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Everyday Aussies priced out of the advice market turn to TikTok

  • August 10 2021
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Invest

Everyday Aussies priced out of the advice market turn to TikTok

By Maja Garaca Djurdjevic
August 10 2021

Everyday Australians are being priced out of the advice market or forced to rely on TikTok influencers for their financial advice, an MP has said.

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Everyday Aussies priced out of the advice market turn to TikTok

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  • August 10 2021
  • Share

Everyday Australians are being priced out of the advice market or forced to rely on TikTok influencers for their financial advice, an MP has said.

TikTok

Financial advice is becoming a luxury for the rich as a much smaller pool of financial advisers try to service the needs of a growing number of Aussies looking for help with their finances.

Financial advice has become increasingly difficult and costly to provide, with adviser numbers shrinking from nearly 29,000 at the time of the royal commission final report to just over 19,000.

That the system is “broken” is now being argued by many, with the president of the Association of Financial Advisers, Mike Nowak, flagging the inaccessibility and unaffordability of financial advice for everyday Australians before the House economics committee late last month.

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“Each and every day, financial advisers are playing a valuable role supporting Australians to build, protect and manage their wealth. This has never been more important than during the experience over the last 18 months with the COVID-19 pandemic,” Mr Nowak said of those select few that remain in the industry.

But the sheer lack of advisers and their subsequently ballooning fees have seen Aussies turn to social media to solve their financial predicaments.

Just last week, Labor MP Julian Hill warned the House of Representatives on the Better Advice Bill of the presence and accessibility of TikTok advisers.

“You can just go and get advice on the internet from people on Facebook and TikTok,” Mr Hill told the House.

“The Minister doesn’t think this is a problem. Sure, it’s no different from chatting to someone at the pub or a cab driver – except ASIC pointed out they are concerned because these influencers on social media, it seems, are taking kickback commissions.”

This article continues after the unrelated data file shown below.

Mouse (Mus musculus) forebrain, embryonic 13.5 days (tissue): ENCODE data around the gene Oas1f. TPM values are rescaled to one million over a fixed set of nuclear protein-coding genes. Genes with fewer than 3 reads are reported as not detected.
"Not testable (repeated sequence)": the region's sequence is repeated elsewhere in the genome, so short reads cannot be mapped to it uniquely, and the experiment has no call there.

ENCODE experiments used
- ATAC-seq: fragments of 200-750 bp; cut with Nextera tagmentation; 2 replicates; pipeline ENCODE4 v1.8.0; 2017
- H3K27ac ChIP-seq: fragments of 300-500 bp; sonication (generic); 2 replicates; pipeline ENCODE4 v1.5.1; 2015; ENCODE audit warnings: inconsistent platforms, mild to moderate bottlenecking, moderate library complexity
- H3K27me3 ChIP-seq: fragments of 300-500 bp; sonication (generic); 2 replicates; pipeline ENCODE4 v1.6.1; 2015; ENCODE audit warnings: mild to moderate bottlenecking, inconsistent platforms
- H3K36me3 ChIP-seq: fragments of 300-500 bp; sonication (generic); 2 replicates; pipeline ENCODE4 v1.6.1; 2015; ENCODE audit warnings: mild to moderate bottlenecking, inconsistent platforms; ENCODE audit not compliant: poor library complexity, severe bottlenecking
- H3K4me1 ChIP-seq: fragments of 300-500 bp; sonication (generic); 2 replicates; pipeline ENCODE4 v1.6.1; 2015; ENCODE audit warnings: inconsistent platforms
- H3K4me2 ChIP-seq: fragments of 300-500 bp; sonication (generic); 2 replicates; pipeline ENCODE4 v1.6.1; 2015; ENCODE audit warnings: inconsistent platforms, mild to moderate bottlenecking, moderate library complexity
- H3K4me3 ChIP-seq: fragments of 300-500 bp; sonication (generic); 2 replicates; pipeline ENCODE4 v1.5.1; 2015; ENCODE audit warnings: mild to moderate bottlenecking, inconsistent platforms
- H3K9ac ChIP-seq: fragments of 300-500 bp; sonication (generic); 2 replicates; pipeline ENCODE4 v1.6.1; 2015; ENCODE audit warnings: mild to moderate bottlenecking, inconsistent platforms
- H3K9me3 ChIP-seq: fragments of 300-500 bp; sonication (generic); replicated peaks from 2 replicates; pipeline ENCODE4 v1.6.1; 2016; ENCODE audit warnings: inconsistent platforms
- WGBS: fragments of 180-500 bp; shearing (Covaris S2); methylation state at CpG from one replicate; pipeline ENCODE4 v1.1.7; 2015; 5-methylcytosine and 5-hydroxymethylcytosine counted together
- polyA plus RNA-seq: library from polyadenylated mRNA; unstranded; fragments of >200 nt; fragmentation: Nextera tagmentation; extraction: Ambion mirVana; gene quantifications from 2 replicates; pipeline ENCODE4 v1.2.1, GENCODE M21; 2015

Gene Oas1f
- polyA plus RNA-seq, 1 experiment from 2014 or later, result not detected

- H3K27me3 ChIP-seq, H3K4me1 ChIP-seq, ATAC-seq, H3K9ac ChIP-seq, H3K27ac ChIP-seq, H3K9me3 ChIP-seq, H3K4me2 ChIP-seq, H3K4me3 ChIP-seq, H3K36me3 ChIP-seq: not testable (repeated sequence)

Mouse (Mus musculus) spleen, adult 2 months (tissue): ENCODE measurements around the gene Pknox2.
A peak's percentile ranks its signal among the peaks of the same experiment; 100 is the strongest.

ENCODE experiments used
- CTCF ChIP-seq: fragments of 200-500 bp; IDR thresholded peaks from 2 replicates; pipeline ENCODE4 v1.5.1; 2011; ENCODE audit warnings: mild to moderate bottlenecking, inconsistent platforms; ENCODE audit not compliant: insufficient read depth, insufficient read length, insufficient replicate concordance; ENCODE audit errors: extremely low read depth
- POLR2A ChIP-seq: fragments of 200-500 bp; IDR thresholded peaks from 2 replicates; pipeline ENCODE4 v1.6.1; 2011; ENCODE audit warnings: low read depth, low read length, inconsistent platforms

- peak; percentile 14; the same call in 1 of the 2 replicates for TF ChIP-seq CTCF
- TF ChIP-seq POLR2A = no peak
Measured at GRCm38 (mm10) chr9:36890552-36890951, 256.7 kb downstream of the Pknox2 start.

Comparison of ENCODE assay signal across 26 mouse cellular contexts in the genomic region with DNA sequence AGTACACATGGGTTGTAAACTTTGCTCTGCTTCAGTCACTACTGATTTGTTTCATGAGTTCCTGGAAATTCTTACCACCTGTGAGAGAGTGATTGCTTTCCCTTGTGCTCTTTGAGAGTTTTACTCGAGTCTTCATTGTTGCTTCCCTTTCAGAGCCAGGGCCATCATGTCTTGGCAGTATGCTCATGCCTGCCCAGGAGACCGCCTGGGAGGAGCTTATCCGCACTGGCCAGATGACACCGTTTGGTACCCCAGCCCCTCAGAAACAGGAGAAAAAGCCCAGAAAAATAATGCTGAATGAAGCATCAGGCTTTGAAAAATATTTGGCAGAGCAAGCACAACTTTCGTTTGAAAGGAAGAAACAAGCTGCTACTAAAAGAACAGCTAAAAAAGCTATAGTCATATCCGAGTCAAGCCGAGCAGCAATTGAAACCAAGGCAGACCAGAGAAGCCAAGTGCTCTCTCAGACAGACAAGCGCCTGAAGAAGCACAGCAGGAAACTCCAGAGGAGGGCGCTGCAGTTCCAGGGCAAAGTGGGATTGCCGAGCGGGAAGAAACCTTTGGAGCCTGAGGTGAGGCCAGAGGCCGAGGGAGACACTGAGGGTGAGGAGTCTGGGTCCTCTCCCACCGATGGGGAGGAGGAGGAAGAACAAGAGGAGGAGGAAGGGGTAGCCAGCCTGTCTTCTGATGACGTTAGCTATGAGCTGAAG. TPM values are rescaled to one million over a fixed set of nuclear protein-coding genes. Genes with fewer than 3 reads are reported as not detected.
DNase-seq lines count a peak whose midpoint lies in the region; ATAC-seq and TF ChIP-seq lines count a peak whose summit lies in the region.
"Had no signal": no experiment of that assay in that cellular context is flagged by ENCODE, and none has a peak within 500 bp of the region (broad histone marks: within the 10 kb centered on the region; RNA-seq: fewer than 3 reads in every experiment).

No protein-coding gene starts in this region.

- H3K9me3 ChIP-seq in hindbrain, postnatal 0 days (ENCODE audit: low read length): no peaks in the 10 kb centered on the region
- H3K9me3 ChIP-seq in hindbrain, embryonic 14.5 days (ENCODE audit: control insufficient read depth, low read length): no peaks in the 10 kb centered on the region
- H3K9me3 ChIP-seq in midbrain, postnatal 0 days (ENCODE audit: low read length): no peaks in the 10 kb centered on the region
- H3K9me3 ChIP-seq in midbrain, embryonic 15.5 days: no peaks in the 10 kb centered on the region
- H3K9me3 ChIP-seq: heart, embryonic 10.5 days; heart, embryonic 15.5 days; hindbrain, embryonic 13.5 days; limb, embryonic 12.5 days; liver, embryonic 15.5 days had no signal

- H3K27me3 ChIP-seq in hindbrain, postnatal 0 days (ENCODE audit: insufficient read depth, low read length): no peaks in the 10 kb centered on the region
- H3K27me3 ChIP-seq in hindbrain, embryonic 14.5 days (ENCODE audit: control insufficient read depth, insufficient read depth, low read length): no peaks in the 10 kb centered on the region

Mr Hill was referring to the government’s own Finance Services Minister Jane Hume, who despite ASIC’s warnings to the contrary recently played down the potential of social media influencers to dispense financial advice.

“The TikTok influencer spruiking Nokia is not that different to the bloke down at the pub who wants to tell you all about the really great company he just invested in – but with a much louder voice,” she said.

“This isn’t financial advice, but as has been the case since taxi drivers started giving stock tips, it is an inevitable part of a financial ecosystem.”

According to Ms Hume, “If we say that consumers should not use the internet to learn about investment opportunities for fear that they make mistakes, we risk losing a generation of financially literate, engaged retail investors.”

Earlier this year, survey results by MLC revealed that as many as 13 per cent of Aussies aged between 18 and 34 are regularly using platforms such as TikTok, Facebook and Instagram as a financial resource.

And while Ms Hume appears to be somewhat oblivious to the dangers, RMIT University expert Dr Angel Zhong explained to nestegg that unmoderated investment advice provided in social media platforms could lead to herding behaviour in financial markets.

Calling for explicit measures warning vulnerable viewers about the reliability of financial advice in social media, Dr Zhong said “unverified investment advice is no different to fake news, which is frequently flagged by social media platforms that urge viewers to read with caution”.

Similarly, Mr Hill is of the opinion that the current state of financial advice is “completely unacceptable”.

Calling also for urgent action, Mr Hill said “it needs serious work from the government to engage with industry and the regulators and work out how to close this advice gap, because all Australians, not just the wealthy, should be able to access quality financial advice about their retirement, their investment strategies and their insurance”.

Everyday Aussies priced out of the advice market turn to TikTok
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About the author

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Maja Garaca Djurdjevic is the editor of nestegg and Smart Property Investment. Email Maja at [email protected]

About the author

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Maja Garaca Djurdjevic

Maja Garaca Djurdjevic is the editor of nestegg and Smart Property Investment. Email Maja at [email protected]

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